Whatever view one takes on the effectiveness of lockdowns as a strategy, the recent increases in restrictions have provided the Labour administration in Birmingham with an opportunity to extend virtual meetings well into the future. We will soon be at the point where there have been no proper council meetings for over a year. Whilst Teams may work, to an extent, for smaller committee meetings (such as audit committee or scrutiny), it is a hopeless format for full council meetings – which are close to a complete waste of time in terms of what they achieve for the residents of Birmingham. I noticed that the proceedings in Washington recently were conducted in person, albeit with the precaution of wearing masks.

So what are the chances of us winning Birmingham in May 2022 – and will any of these matters influence the way that people vote? Is there the Birmingham equivalent of a ‘red wall’ across the central areas of the city or an issue that will galvanise voters in the way that Boris v Corbyn, or Brexit v Remain, did in the General Election? On the face of it, with the council currently being made up of 101 councillors, of which we have 25, Labour 65, Lib Dems eight (surprised they managed that many) and three others/vacancies, one might think it is a difficult ask. However, as ever in a first past the post system, a relatively small shift in the vote can make a large difference to the seat distribution.

Remember that in 2018 we had a five per cent swing against us nationally, and yet in Birmingham we achieved a six per cent increase in our vote share, adding 18,000 votes, with Labour down 0.5 per cent. We need only 4,483 more people to vote Tory (or 2,242 to change how they vote), albeit in the right place, to give us a seat majority in the chamber. Excluding London, there is no other large urban authority in the country where the Party is this close to winning. In 2018, there were five seats where we lost by only a handful of votes; these included Longbridge 15 votes, Pype Hayes 17 votes, Vesey 105 votes, Kings Norton 127 votes, and Oscott 300 votes. With sufficient campaigning resource, we believe that we can bring the days of this failing Labour administration to a timely end.

Meirion Jenkins: The lack of democratic accountability in Birmingham is worse than ever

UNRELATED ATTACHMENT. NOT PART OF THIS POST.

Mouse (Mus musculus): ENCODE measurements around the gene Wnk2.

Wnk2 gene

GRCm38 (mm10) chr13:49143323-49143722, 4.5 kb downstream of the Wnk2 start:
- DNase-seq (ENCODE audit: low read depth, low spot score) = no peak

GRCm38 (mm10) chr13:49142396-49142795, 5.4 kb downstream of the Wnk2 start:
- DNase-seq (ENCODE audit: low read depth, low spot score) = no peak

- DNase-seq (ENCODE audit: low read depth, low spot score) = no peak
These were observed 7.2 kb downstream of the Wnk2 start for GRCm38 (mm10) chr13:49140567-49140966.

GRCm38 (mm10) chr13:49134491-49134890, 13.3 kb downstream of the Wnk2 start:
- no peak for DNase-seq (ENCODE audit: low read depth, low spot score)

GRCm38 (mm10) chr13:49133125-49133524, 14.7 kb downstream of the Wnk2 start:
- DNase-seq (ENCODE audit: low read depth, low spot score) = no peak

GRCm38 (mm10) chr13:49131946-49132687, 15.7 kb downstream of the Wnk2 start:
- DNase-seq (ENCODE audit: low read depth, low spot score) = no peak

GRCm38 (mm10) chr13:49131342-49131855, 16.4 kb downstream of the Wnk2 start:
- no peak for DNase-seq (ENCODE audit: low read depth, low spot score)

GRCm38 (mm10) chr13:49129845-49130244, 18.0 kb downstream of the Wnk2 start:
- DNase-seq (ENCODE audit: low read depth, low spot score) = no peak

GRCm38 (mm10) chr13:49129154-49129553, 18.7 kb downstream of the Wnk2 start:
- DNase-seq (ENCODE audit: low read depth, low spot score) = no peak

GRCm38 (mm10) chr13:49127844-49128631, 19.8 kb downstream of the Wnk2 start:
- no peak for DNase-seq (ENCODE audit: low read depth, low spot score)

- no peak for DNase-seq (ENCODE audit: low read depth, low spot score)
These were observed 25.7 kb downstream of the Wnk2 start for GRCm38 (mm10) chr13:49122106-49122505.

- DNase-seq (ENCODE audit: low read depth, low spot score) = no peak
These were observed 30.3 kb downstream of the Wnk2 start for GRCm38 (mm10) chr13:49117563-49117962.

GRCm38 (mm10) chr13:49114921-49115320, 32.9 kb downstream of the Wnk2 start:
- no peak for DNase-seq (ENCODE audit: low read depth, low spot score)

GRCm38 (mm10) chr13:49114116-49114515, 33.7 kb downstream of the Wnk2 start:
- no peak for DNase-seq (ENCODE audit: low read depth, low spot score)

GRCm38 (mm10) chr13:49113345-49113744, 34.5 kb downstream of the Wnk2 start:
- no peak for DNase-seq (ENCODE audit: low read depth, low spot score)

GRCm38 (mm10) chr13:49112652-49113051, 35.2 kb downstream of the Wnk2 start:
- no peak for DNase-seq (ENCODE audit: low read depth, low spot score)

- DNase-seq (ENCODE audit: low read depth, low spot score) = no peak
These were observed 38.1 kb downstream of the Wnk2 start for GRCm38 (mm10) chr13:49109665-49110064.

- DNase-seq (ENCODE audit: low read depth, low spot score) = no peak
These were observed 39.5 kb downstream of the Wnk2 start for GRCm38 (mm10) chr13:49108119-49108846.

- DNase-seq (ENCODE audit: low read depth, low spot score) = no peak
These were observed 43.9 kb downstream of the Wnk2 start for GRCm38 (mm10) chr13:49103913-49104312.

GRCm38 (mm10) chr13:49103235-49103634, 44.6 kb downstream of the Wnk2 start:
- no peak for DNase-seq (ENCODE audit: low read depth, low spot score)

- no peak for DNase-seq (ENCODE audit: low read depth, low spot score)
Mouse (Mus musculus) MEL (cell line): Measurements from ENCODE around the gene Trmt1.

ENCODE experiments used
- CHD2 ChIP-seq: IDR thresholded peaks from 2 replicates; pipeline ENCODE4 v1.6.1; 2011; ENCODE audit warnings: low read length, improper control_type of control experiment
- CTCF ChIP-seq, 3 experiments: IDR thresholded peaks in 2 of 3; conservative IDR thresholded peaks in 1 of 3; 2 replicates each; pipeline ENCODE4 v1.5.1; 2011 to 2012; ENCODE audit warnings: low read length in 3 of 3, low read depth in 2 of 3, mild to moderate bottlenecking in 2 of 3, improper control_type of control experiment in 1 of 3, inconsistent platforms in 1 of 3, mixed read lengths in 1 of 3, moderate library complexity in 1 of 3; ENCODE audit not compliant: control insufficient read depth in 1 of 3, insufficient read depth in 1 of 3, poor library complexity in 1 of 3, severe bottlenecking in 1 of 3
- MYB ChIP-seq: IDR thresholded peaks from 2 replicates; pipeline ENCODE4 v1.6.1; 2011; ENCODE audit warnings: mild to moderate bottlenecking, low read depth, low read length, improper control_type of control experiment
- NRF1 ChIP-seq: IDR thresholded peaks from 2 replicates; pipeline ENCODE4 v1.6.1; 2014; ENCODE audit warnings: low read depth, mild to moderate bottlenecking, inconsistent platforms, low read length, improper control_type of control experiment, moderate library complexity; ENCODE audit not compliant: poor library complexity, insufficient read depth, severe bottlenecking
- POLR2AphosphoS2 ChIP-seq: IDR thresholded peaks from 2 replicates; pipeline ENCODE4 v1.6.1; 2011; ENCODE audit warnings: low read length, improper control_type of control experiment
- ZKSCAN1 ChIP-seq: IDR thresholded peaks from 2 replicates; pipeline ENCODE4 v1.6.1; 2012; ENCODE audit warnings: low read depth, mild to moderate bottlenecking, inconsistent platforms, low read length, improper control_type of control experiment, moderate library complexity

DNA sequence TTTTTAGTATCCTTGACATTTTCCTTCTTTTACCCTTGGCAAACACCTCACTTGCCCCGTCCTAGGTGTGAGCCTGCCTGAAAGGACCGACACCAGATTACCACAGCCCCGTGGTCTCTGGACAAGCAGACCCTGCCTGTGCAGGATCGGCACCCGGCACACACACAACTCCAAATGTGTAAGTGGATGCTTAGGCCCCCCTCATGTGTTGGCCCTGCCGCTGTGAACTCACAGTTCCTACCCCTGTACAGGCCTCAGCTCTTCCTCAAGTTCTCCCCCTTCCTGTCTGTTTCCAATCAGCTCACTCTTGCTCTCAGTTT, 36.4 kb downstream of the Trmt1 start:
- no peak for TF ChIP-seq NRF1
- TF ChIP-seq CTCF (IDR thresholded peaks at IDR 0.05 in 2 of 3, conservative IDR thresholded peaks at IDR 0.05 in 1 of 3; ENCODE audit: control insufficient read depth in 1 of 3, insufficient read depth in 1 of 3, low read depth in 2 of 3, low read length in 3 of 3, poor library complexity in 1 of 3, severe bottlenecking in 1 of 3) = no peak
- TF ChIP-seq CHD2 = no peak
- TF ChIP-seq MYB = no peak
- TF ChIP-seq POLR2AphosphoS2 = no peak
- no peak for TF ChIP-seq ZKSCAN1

18 Aug

Cllr Meirion Jenkins is the Shadow Cabinet Member for Finance and Resources on Birmingham City Council.

One good thing that politicians might say about Covid, is that it will provide an excuse for so many failures that have little to do with Covid, or were destined to fail long before the virus appeared. And so it is with the Labour council in Birmingham. With the Birmingham Commonwealth Games now less than two years away, audit committee had classified the athletes’ village as a ‘red risk’. The athletes’ village is the only part of the games that is wholly within the control of Labour and, like most things that Labour’s Birmingham administration handles, it’s another shambles.

The village has now been cancelled. Goodness knows how much this will cost the taxpayers in Birmingham through unrecoverable sunk costs. According to the last business case, which increased the costs by £92 million, £226 million had already been spent by the end of March 2020 on this project. The council chose to fund the village itself with no central government intervention, using a complex finance arrangement and with a view to making a turn on the property development. It was just last December that Labour mysteriously rushed through the purchase of a National Express bus depot, refusing to allow scrutiny or call in of the decision on the grounds that it was urgent, despite paying eight times the budgeted price (£16 million) for the land.

Strangely, this ‘vital’ piece of land was not planned to be needed until the Games and, even then, was only to be used as a depot. It’s now not at all clear whether it will be needed at all. When the Games were taken on at short notice, the Conservative group suggested that the use of student accommodation would represent a lower risk and lower cost option, but the Labour leadership preferred the ‘legacy’ of the athletes’ village. This has now proved to be a disastrous decision and it will probably be student accommodation that meets a large part of the requirement.